I missed the first week of this year’s Mill Valley Film Festival (including the world premiere of what looks to be a very interesting film indeed — Green Book), but one of the best things about festivals is that they don’t frontload all the good stuff. Accordingly, there’s plenty to recommend during week two – including the North American debut of Connie Field’s The Whistleblower of My Lai (screening at 6:30 p.m. on Thursday, Oct. 11 at Cinearts Sequoia and at 6:30 p.m. on Friday, Oct. 12 at the Christopher B. Smith Rafael Film Center).
Fair warning: Field’s film is not so much about the titular hero as it is about those influenced by him 50 years on, so if you’re expecting a standard documentary recapitulating the life and times of Warrant Officer Hugh Thompson — the helicopter pilot who interrupted the My Lai Massacre and rescued Vietnamese villagers from the bullets of his comrades — you’ll be disappointed. Though Thompson and his crew members, Glenn Andreotta and Larry Colburn, are appropriately lauded, the film is firmly focused on the creative process behind a piece of music entitled ‘The Whistleblower of My Lai.’
Collaboratively composed by Jonathan Berger and Harriet Scott Chessman, this unique ‘monodrama’ was brought to life by San Francisco’s legendary avant-classical group The Kronos Quartet, theatrical polymath Rinde Eckert, and Vietnamese musician Vân Ánh Võ. While the music isn’t exactly my cup of tea, it’s a respectful tribute to Thompson — whose decision to intervene helped bring the massacre to an end — and essential viewing for admirers of Kronos and Eckert.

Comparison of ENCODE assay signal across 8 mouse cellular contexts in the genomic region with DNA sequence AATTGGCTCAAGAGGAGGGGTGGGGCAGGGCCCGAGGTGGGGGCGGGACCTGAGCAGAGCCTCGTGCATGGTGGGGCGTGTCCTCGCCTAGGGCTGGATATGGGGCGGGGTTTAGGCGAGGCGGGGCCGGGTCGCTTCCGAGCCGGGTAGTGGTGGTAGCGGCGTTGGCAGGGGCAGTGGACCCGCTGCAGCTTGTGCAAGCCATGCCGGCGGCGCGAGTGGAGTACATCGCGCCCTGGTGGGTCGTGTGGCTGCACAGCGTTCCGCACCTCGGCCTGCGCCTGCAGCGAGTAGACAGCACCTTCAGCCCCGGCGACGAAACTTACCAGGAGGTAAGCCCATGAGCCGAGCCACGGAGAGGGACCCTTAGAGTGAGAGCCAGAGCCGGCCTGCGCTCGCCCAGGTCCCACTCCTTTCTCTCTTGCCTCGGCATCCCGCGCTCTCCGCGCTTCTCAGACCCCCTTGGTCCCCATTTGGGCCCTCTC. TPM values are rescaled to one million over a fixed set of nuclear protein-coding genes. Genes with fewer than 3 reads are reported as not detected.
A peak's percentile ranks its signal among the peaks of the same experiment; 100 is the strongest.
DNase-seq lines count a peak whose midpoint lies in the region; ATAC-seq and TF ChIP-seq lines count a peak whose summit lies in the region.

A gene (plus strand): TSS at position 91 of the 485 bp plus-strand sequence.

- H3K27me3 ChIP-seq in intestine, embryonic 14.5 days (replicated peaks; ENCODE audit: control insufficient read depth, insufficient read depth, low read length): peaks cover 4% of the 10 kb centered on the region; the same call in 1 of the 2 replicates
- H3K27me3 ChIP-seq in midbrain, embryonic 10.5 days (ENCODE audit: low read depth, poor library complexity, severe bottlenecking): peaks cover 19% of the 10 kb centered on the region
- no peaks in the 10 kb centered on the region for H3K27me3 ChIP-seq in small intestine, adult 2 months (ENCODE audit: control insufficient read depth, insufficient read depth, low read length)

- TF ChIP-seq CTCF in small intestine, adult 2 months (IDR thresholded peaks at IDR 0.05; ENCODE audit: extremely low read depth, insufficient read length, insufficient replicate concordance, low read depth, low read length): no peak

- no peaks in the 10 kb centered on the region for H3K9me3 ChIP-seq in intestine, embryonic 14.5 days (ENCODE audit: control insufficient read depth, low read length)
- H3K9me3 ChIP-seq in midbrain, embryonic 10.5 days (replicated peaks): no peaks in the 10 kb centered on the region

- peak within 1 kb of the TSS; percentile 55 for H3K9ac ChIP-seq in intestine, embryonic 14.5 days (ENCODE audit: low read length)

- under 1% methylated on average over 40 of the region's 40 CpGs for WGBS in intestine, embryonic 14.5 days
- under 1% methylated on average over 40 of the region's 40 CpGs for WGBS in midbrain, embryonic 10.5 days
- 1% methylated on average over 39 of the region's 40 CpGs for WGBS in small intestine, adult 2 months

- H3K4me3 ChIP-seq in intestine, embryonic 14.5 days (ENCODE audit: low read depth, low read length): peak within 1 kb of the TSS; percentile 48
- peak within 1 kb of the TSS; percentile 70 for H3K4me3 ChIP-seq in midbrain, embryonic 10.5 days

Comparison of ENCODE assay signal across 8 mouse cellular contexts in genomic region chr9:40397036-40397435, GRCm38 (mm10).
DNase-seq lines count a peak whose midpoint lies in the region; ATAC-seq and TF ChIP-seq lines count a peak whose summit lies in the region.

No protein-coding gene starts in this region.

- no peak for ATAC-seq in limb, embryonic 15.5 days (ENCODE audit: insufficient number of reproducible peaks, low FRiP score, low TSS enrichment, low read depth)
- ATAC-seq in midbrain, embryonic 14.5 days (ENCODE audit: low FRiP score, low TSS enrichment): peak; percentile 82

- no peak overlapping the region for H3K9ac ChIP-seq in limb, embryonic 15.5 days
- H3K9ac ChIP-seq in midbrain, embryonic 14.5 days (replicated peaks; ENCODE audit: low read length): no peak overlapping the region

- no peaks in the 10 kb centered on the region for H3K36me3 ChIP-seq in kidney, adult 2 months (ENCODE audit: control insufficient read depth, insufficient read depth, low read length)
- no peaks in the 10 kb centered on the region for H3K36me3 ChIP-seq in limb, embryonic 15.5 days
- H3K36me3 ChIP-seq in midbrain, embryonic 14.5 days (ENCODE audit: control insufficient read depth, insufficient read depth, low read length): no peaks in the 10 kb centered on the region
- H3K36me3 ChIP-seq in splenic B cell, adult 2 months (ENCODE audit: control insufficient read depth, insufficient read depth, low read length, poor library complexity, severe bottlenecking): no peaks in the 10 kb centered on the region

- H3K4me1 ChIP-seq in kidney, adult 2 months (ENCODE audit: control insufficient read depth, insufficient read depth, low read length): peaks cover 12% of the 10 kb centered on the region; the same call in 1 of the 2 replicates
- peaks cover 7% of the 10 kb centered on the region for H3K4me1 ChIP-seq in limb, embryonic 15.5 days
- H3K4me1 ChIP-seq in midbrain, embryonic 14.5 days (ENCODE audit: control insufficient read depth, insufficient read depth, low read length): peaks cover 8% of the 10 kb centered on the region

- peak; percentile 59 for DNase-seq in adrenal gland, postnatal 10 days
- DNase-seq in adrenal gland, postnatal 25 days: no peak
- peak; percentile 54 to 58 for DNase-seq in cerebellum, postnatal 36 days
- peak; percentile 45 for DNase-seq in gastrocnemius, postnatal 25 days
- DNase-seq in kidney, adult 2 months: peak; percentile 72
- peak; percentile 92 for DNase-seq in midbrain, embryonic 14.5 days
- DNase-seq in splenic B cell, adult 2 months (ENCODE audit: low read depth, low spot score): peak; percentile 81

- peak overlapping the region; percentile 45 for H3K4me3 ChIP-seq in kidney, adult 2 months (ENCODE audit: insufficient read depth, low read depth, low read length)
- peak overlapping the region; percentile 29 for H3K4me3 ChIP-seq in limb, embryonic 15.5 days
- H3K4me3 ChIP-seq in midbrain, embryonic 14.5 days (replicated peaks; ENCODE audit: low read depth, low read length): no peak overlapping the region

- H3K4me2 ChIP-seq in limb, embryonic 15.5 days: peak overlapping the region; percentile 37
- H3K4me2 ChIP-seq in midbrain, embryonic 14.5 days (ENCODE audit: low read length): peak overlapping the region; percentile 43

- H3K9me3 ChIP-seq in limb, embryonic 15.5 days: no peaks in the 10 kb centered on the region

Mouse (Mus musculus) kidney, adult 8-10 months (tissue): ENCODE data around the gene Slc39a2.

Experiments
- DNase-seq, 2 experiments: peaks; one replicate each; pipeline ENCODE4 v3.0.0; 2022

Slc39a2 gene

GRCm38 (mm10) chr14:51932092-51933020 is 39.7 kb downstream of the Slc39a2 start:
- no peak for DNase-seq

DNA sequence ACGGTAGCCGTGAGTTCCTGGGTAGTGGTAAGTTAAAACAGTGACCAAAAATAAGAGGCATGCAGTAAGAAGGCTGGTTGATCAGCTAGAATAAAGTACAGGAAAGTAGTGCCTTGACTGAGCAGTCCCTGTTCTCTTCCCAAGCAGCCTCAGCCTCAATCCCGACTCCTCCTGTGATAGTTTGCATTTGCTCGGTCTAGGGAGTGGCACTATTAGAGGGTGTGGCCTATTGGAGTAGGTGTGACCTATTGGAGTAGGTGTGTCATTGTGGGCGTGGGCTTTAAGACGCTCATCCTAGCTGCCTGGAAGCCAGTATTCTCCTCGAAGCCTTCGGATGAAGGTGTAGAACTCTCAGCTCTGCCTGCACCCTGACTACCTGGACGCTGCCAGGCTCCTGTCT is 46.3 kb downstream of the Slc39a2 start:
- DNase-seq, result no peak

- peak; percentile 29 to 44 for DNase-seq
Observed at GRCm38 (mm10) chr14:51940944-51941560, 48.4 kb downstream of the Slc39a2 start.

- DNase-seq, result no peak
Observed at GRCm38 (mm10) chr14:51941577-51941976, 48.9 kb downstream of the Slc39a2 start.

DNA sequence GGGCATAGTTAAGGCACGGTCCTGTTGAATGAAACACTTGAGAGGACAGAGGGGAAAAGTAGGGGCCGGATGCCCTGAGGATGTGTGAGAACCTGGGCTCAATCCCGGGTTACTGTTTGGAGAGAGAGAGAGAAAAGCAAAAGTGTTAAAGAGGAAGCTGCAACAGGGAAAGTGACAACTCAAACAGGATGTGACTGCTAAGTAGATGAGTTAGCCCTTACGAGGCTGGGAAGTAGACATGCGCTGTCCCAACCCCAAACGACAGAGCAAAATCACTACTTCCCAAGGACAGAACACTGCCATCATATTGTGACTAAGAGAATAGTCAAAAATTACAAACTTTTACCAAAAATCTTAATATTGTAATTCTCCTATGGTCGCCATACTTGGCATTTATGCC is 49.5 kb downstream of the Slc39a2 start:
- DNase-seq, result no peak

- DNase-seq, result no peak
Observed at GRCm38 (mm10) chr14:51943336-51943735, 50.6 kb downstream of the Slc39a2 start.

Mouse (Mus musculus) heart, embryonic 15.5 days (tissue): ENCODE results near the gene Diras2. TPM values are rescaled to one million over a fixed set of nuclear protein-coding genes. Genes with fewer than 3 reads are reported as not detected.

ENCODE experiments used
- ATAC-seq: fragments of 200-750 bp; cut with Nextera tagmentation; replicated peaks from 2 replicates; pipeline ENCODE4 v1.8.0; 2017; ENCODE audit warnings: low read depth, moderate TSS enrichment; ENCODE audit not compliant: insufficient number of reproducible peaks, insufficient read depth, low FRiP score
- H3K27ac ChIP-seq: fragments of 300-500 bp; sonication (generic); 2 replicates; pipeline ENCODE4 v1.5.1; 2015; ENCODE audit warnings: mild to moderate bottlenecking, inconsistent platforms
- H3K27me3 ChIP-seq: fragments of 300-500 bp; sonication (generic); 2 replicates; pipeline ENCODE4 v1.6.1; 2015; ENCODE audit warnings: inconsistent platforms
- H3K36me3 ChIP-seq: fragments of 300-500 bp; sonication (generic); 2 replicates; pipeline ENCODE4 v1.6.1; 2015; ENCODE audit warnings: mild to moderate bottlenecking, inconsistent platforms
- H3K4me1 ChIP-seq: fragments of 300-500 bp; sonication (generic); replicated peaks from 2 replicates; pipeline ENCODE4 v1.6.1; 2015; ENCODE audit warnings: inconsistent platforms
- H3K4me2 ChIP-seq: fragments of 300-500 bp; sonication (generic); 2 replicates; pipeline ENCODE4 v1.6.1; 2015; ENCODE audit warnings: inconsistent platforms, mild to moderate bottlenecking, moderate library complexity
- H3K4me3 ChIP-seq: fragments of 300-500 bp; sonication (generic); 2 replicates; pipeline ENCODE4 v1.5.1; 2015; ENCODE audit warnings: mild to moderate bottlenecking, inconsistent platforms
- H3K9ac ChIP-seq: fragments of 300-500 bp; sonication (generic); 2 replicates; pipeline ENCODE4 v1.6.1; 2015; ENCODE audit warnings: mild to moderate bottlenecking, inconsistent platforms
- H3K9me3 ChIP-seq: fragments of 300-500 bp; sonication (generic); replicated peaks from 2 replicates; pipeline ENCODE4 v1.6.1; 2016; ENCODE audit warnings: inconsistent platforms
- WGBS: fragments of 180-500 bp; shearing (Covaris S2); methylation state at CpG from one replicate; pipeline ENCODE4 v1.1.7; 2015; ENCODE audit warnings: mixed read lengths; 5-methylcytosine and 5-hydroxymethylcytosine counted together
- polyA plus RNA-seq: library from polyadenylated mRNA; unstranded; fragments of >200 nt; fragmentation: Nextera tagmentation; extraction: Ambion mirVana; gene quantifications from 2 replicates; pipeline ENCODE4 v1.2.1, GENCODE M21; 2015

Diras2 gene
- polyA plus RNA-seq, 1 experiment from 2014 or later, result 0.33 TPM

‘Long Time Coming’
Being a huge fan of all things baseball, Jon Strong’s Long Time Coming: A 1955 Baseball Story (screening at 3 p.m. on Friday, Oct. 12 at the Smith Center) is right in my wheelhouse. Telling the tale of the first integrated Little League tournament game ever held in the Deep South, Strong’s film revisits and reunites the surviving members of the white Orlando, Florida team that hosted (and defeated) a team of African-American youth from Pensacola.
It would be too much to hope that any film existed of the game itself, so Strong relies on contemporary interview footage to tell his story — which, thankfully, is just enough. Though a little overlong at 87 minutes, Long Time Coming cuts deep; it’s especially telling when the film contrasts the white players’ memories of the 1950s with those of their African-American counterparts — and, of course, contemporary political opinions lie just beneath the surface.
Last but by no means least, Any Wednesday (screening at the Smith Center at 4:30 p.m. on Saturday, Oct. 13 as part of the program ‘An Afternoon with Eleanor Coppola’) is a short subject I boldly (and no doubt incorrectly) predict will be honored with an Oscar nomination next year. Or perhaps that prediction isn’t as bold as it sounds: director Allie Light previously won an Academy Award for her 1991 feature documentary, In the Shadow of the Stars.
Any Wednesday is a fictional short subject starring Mary Black and Shane Dean as, respectively, a 79-year old woman in the early throes of Alzheimer’s and a homeless veteran suffering from PTSD. Light’s film brings them together in unusual but believable circumstances; their individual suffering isn’t sugarcoated, but there are brief moments of humor illuminating a story about being subsumed by darkness.